Should I study zoology or biochemistry? Watch

emalnewt
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I'm going to be applying to university this year but I'm really struggling to decide between zoology and biochemistry. My heart lies with zoology, but I worry a lot about the prospects afterwards, I'd want to go into research, but there seems to be so few jobs available and a lot of them end up being volunteer work, which I can't see myself being financially able to do.

I enjoy the genetics and oncology side of biochemistry a lot, so it wouldn't be a degree I dislike, but I feel like I probably wouldn't like it as much as zoology. Biochemistry appears to have much better research prospects after university and a higher probability of getting a job in a related field is something that is important to me, I just don't want to not enjoy it.

I have the most experience in zoology as that seems to be what I'm naturally drawn towards, but at the same time I have enjoyed the biochemistry that I've experienced. Has anyone been in a similar position able to give some advice about how to decide?
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PQ
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(Original post by emalnewt)
I'm going to be applying to university this year but I'm really struggling to decide between zoology and biochemistry. My heart lies with zoology, but I worry a lot about the prospects afterwards, I'd want to go into research, but there seems to be so few jobs available and a lot of them end up being volunteer work, which I can't see myself being financially able to do.

I enjoy the genetics and oncology side of biochemistry a lot, so it wouldn't be a degree I dislike, but I feel like I probably wouldn't like it as much as zoology. Biochemistry appears to have much better research prospects after university and a higher probability of getting a job in a related field is something that is important to me, I just don't want to not enjoy it.

I have the most experience in zoology as that seems to be what I'm naturally drawn towards, but at the same time I have enjoyed the biochemistry that I've experienced. Has anyone been in a similar position able to give some advice about how to decide?
Do some research. The majority of universities will offer a common first year for all life sciences degrees which would make it simple to swap after studying the subjects at degree level.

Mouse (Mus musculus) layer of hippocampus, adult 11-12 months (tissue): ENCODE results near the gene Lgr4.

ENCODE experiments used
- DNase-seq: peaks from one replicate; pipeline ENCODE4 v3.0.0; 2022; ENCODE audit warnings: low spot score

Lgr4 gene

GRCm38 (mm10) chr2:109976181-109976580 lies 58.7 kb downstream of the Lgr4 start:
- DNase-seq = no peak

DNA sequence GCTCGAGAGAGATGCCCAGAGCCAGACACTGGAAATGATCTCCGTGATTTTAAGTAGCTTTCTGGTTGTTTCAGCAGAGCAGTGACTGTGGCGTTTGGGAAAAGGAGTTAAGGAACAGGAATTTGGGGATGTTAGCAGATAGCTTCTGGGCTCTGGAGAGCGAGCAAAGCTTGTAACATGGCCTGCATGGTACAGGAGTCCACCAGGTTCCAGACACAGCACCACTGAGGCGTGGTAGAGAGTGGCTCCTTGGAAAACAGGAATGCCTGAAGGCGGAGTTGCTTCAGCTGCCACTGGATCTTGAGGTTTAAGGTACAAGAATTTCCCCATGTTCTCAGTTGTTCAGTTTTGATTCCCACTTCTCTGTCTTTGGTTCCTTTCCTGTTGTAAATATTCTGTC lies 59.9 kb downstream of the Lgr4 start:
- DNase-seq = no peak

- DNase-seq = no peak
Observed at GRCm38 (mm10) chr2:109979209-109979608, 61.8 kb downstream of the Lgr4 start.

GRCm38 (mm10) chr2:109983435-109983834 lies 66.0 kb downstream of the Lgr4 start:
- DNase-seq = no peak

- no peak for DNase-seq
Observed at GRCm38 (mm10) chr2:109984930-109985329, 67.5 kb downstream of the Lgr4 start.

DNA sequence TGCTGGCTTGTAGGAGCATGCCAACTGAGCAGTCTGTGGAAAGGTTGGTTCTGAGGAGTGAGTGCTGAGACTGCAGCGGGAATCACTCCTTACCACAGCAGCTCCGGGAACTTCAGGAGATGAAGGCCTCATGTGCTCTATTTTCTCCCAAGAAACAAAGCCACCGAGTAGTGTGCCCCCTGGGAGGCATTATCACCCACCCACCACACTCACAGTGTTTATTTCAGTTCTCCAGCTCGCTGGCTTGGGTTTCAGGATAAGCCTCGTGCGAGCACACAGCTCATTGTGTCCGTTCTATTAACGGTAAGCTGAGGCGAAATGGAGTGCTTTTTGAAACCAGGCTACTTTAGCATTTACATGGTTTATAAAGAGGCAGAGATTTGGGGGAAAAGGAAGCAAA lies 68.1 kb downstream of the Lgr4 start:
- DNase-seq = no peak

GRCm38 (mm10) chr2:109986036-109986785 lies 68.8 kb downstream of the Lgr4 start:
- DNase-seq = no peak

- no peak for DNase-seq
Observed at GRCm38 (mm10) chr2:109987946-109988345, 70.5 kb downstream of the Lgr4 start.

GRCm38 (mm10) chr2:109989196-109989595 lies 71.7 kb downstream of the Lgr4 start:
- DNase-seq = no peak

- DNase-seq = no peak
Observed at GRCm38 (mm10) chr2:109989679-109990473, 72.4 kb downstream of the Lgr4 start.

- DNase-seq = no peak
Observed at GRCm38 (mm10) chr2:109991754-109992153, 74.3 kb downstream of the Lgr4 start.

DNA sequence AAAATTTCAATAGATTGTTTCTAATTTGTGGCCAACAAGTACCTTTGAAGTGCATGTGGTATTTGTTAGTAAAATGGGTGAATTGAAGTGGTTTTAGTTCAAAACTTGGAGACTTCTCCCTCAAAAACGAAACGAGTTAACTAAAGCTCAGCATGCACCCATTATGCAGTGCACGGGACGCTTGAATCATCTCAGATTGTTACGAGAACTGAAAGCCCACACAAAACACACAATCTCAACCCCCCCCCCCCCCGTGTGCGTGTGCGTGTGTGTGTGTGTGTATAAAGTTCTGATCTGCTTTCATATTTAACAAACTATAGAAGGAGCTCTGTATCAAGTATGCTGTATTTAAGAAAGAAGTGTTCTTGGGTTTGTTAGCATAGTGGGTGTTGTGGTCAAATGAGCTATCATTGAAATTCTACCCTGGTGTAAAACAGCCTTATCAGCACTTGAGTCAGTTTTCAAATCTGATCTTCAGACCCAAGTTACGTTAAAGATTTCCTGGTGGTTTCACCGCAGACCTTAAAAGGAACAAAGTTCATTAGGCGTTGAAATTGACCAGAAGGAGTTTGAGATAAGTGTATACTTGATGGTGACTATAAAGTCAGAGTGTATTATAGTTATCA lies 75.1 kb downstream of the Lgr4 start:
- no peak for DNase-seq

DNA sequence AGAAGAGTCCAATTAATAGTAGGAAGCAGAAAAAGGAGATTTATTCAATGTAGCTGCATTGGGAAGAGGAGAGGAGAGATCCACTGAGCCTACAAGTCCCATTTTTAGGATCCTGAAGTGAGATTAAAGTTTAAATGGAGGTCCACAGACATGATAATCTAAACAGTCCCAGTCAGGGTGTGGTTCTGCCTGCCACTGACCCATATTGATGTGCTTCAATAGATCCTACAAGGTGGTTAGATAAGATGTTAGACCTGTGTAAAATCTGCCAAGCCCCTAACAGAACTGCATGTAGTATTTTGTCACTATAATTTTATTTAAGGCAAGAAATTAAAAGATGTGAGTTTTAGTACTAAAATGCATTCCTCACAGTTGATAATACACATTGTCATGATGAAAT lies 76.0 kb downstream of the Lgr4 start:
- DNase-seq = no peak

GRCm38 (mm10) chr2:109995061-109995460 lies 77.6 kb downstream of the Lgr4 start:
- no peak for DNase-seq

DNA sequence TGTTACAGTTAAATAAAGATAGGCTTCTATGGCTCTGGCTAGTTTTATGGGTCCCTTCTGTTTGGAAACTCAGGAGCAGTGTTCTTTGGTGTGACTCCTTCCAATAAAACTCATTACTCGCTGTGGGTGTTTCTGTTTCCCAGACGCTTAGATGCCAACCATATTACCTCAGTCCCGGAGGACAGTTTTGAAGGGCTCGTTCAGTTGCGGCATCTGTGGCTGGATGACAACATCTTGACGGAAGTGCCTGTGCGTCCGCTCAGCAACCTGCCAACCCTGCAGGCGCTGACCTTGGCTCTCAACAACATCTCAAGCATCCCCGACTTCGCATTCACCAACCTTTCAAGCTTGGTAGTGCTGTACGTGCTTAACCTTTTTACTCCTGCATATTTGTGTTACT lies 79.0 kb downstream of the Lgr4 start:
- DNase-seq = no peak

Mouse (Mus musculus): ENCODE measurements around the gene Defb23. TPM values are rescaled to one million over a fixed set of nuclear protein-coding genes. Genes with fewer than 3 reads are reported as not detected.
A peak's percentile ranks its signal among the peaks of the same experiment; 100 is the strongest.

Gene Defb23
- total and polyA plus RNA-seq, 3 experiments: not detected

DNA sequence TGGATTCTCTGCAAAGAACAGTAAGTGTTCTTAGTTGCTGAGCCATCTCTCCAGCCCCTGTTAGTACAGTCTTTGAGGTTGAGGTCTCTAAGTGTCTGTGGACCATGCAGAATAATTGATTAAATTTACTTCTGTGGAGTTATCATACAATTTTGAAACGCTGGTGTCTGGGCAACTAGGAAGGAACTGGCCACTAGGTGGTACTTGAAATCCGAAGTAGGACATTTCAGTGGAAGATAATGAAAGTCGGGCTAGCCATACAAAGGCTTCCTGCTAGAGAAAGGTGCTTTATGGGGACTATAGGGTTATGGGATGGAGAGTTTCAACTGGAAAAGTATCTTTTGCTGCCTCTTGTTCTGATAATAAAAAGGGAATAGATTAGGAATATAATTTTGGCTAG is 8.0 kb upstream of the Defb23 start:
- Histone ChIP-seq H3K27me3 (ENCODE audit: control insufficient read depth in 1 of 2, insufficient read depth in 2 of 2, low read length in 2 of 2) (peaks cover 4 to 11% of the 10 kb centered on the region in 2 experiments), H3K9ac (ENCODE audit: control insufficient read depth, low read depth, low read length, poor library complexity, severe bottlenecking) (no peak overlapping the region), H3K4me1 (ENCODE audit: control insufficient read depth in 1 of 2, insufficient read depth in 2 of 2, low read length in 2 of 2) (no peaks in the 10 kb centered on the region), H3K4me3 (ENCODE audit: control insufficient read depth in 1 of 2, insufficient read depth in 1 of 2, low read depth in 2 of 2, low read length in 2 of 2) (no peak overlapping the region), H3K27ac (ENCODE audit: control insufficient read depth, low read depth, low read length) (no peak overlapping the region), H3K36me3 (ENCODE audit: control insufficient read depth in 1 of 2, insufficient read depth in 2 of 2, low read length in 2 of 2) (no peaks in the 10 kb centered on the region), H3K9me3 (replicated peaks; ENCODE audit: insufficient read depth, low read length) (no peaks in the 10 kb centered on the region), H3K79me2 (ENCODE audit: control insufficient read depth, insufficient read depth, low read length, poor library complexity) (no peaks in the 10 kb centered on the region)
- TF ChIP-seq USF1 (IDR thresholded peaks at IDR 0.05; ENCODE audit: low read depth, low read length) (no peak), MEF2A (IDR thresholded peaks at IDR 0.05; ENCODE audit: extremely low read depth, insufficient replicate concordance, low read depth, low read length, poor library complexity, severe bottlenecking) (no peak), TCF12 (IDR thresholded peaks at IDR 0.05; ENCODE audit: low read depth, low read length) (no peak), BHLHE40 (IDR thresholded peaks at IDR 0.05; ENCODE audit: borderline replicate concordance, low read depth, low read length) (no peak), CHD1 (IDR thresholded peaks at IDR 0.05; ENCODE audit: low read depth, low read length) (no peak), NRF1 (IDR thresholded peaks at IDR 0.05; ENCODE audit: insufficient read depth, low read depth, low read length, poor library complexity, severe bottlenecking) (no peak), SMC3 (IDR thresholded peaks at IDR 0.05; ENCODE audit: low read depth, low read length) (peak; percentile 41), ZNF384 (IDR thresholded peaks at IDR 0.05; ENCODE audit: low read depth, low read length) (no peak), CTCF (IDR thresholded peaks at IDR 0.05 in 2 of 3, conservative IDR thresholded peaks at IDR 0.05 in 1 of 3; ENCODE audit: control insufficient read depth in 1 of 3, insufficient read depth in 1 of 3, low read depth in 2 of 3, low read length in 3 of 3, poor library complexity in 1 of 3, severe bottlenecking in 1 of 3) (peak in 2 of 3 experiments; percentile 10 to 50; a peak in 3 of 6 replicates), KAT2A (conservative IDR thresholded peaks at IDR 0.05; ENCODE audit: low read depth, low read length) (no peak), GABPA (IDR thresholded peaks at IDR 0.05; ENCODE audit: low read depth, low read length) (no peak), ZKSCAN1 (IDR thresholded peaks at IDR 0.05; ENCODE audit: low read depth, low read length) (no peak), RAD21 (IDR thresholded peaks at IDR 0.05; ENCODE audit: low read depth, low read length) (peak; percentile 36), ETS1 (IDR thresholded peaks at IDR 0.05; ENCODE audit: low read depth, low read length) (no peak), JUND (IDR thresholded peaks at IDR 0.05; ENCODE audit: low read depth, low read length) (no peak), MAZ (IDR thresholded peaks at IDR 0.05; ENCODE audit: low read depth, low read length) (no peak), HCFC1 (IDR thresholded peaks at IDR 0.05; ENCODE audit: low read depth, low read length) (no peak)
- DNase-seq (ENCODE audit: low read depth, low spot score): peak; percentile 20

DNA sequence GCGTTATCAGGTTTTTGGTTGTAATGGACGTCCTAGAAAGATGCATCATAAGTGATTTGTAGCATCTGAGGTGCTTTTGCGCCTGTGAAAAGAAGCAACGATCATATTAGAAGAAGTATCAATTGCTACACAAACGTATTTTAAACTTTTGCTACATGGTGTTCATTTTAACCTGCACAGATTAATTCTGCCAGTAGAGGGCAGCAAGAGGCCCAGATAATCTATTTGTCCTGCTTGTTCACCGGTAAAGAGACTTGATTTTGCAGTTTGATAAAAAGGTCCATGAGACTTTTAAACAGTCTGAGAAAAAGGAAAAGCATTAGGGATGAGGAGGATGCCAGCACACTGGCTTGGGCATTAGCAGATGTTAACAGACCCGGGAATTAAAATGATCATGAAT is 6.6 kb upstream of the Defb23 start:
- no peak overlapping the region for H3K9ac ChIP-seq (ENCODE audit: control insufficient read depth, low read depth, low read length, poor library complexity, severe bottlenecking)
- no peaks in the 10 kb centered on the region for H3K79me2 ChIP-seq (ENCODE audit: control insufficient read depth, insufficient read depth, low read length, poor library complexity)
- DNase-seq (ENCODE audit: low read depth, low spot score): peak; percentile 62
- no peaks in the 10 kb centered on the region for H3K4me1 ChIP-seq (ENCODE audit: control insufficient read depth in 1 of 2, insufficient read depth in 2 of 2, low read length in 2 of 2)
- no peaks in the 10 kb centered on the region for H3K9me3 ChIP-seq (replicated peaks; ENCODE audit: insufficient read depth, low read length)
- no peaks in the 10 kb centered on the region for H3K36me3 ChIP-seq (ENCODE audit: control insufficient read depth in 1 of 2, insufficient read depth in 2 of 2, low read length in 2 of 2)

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HopefulAgony37
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Go with your heart.. what calls to you? Where do your passions lie? What’s gets you off at night? What can hold your interest for 45 plus years? Before you invest time effort and money into this, go with your gut and do some serious soul searching..
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morc13
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They can be quite similar courses depending on the university. Both good to get involved in Cancer research.
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artful_lounger
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It's worth bearing in mind a lot of "fundamental" bioscience research (which usually gets clustered under the umbrella term of biochemistry or molecular biology) involves animal models, and so a zoological background may be suitable for this; additionally many zoology courses will include core content in the fundamental bioscience topics (in e.g. biochemistry, genetics, molecular/cell/developmental biology), just not to the same depth as in a biochemistry (or related) course. So between the additional specific background in animal biology and the more general background in those areas, you are quite likely you will have a suitable background for e.g. a range of PhD projects, or various lab/technician roles in such research laboratories.

I would note though that some zoology courses tend to have more of an ecological/conservation focus which would be less ideal preparation for such areas. But there are certainly courses which would be (more than) suitable out there. You may however also want to consider a more general Biology/Life Science/Bioscience degree, which may cover both sides more equally and so be a good compromise (particularly if at the grade ranges you're looking at, there are fewer zoology courses with suitable amounts of the fundamental bioscience/physiology content and focus more on the ecology and conservation side).